Letting go of the old to make room for the new
In my last post, I wrote about poet and author Raymond Carver’s law: “…to use up the best that was in him each day and to trust that more would come.” Carver exemplifies this philosophy in his last book of poetry, A New Path to the Waterfall, where some of the best poems are also some of the shortest.
My favorite is a poem called “Quiet Nights”—four short lines about life, death, and rebirth. This poem reminds me of my process of becoming a writer and an artist—each day dying to the old and reawakening to the new, pulling at my ropes, wanting to set sail to the next new place my writing will bring me. And what about Carver’s Law? I learned that I don’t need to hold anything back, that I can give my all each moment on the page because, in giving everything I have, I make room for the new.
In honor of Carver and the effect his poetry has had on me as an artist, I wrote the poem below about the process of letting go of the old. “Overflow” was first published in The Pitkin Review.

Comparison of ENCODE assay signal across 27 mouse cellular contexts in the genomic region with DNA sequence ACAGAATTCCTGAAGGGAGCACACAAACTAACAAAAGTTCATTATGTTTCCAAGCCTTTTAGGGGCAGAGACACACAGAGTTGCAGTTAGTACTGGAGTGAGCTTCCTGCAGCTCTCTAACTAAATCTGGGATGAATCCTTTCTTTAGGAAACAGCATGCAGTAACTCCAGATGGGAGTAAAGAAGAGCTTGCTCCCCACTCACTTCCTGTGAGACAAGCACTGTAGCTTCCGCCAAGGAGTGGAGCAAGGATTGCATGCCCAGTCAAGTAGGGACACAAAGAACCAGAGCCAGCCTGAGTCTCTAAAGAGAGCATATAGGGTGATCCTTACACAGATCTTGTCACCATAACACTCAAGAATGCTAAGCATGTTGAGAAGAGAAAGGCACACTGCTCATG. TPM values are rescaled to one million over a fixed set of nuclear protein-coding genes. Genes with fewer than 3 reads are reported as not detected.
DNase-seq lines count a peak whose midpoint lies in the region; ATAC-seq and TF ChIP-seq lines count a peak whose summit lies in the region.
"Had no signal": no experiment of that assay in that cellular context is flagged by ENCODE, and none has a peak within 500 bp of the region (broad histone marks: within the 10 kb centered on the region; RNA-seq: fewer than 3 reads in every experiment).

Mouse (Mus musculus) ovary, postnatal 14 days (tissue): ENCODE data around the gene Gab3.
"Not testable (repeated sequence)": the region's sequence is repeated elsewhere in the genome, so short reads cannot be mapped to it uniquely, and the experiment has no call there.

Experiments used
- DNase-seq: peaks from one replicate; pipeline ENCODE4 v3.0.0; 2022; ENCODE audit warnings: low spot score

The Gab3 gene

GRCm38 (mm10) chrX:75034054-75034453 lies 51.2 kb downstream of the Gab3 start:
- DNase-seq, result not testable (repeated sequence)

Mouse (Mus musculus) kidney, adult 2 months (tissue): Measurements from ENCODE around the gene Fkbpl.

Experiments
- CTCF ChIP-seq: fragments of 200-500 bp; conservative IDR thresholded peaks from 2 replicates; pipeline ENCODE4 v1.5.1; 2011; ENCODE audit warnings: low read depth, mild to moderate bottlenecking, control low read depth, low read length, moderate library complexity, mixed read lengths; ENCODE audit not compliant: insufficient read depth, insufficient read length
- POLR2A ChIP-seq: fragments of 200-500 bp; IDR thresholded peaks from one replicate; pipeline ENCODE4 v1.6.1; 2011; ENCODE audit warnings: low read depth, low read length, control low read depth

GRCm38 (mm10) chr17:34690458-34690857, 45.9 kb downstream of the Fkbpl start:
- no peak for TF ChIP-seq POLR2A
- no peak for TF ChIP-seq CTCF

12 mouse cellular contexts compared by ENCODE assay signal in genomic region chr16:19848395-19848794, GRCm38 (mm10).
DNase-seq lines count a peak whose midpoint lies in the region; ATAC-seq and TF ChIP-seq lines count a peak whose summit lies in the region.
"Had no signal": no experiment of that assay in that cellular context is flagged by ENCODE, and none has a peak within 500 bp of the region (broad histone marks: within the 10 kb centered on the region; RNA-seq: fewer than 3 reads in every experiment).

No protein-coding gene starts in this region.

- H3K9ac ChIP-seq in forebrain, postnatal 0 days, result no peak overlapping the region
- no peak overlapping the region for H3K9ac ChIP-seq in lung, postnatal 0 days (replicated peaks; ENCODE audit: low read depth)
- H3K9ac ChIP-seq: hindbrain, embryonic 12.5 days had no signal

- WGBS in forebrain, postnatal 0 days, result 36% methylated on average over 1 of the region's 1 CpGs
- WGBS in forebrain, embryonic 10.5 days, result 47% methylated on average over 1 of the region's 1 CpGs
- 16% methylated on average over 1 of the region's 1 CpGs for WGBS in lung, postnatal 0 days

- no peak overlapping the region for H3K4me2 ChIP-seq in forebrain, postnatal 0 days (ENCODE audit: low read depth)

The ferry horn blares as I nearly miss
the boat, not wanting to leave my warm bed,
or Bukowski’s Flash of Lightning Behind the Mountain.
I toss my purse into a booth, bits
of paper, napkins, wrappers
Get lettuce, fish, apples,
feta, six lemons
Remember the boy on the ferry—
how he kept jangling his keys,
his uneasy rectitude
Have Drew set up instant messenger
before he leaves
Write about taking Dad off life support
what Grandma said
what I told the priest
how long it took
The dream about running
a bookstore in the 1700’s,
raw sewage fills the street,
a living master dressed as a bum,
Call Jessica for lunch at Sawati’s
What does the White Rose symbolize?
Purity, innocence, death.
Also—a secret sect that tried to overthrow Hitler
executed, made an example of. Suffering?
His law – “to use up the best that was in him each day
and to trust that more would come,”
Tess on Raymond Carver
“Death will come on padded feet
carrying roses in its mouth,”
Bukowski’s Cold Summer
“You’ve gotta be shitting me,” man to his girlfriend
Riding Susan’s red tricycle off the cliff—
later that night, pulling thorns,
blood in our bath
“Holding all I used to be sorry about
like the new moon holding water”
The Sound and the Fury
Dancing at The Underground
“You’re cute as a bug’s ear,”
he said, just out of prison–
he didn’t score that night
Play scrabble with Drew
Each word is a carefully mined
Tell Samuel I love him
My protagonist—what does she spend
her life in search of?
What gives her meaning?
The captain foghorns
our arrival. I gather my scraps,
toss them on my way to Exit.
The crowd jockeys,
waiting for the bell
The jaunty angle of his cigarette